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Systems Thinking, Fast and Slow

Systems Thinking, Fast and Slow

by | May 10, 2021

In 2011, the Nobel Prize-winning economist Daniel Kahneman published his best-selling book “Thinking, Fast and Slow”, which extended the work on cognitive biases he had started with his co-author Amos Tversky many years earlier. Kahneman defines two systems of the mind, “System 1”, which jumps quickly to answers through simple heuristics, and “System 2”, which analyzes decisions more deliberately and looks for more evidence. 

A person (or organization) with a lazy or undeveloped System 2 can get along fine in routine decision-making but will tend to make mistakes—jumping to incorrect conclusions and bad decisions—when the situation is more complicated and nuanced. The biases causing these mistakes go by such names as confirmation bias, availability bias, anchoring, and the fallacy of “what you see is all there is” (WYSIATI).

Systems thinking and modeling are supposed to help individuals and organizations make decisions more holistically and with all significant factors in mind—that is, to strengthen the role of System 2 in the world. However, even a systems approach can fall prey to the usual cognitive biases of System 1 if it becomes dominated by certain loud voices in the room, gives too little consideration to all the evidence, applies a rigid template to a situation with potentially important idiosyncrasies, or otherwise rushes to conclusions.

Fast versus Slow may seem to pose a dilemma in the business world, where potential clients have limited time and budgets at their disposal. Although everyone knows that a thorough and careful job is ideal, some systems thinking consultants may be tempted to offer the promise of powerful insights using a “quickie” approach (e.g., using only causal-loop diagrams and no data collection) that takes weeks rather than months. Naive clients may attribute supernatural abilities to a smooth consultant who makes such promises and forget the fact that the problem at hand is difficult and has stymied all previous attempts at a solution.

Although such a consultant may get lucky a handful of times, with clients satisfied in the short term and glad to give a thumbs-up testimonial, that consultant’s luck will sooner or later run out. Short-term improvement will lead to later disaster, and the inadequacies of the consultant will be revealed for all to see. The rise and fall of a single consultant may be no cause for alarm, but if that consultant has convinced an army of others to take the same approach, the result could be catastrophic for the field as a whole. That field will have allowed its sober System 2 side to be smothered by the false attractions of go-with-the-gut System 1.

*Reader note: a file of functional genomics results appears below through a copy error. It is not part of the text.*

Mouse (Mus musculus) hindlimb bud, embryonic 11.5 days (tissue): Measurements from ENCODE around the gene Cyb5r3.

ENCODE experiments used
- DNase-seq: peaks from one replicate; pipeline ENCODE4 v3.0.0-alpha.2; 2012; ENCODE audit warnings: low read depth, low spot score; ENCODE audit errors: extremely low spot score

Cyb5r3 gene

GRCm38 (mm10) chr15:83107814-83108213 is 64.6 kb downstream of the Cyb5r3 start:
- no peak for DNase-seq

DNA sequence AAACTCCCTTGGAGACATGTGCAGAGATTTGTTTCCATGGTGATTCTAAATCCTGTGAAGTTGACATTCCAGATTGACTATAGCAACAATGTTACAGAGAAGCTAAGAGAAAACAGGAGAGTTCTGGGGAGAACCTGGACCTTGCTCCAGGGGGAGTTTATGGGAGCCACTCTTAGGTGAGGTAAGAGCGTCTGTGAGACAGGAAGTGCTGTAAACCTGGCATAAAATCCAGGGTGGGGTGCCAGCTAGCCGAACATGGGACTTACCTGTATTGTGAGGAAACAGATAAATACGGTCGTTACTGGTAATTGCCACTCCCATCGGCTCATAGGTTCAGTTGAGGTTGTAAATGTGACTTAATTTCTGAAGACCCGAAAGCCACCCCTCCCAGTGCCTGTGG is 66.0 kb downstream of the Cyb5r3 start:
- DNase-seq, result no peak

Fortunately, there is a way around the apparent dilemma, as many experienced system dynamics consultants already know. The solution is to propose a small initial simulation model (supported by data collection but not at a detailed level) for the first several weeks of work. A satisfied client may then choose to go on to a definitive second stage involving more complete data collection and expanded modeling. 

As System Dynamics practitioners, we should reaffirm the scientific method and avoid being seduced by “fast” System 1 with its inevitable trajectory of overshoot-and-collapse. We must have confidence that a reliable System 2 approach will serve our clients—and our field—best in the end.

by Jack Homer (VP of Professional Practice)

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Jack Homer
Jack Homer

Homer Consulting; System Dynamics Society VP Professional Practice
Dr. Jack Homer is a management consultant and expert in System Dynamics (SD) simulation modeling. His models assist organizations looking for a formal yet flexible approach to strategic planning and policy design.

6 thoughts on “Systems Thinking, Fast and Slow

  1. Hi
    I am again this dualistic or Manichean approach. Instead of opposing system thinking and system dynamics for methodological reasons it would be better to take a client’s point of view, and compare their respective results, making it possible to find how to move smoothly from a ST approach to a SD one. This move would permit to find the right mix of SD and SD starting proposal depending on the nature of the client and his needs and the type of problem, leaving after this first experience, the possibility to move into a more quantitative approach. JJ.

  2. Hi Jack and JJ,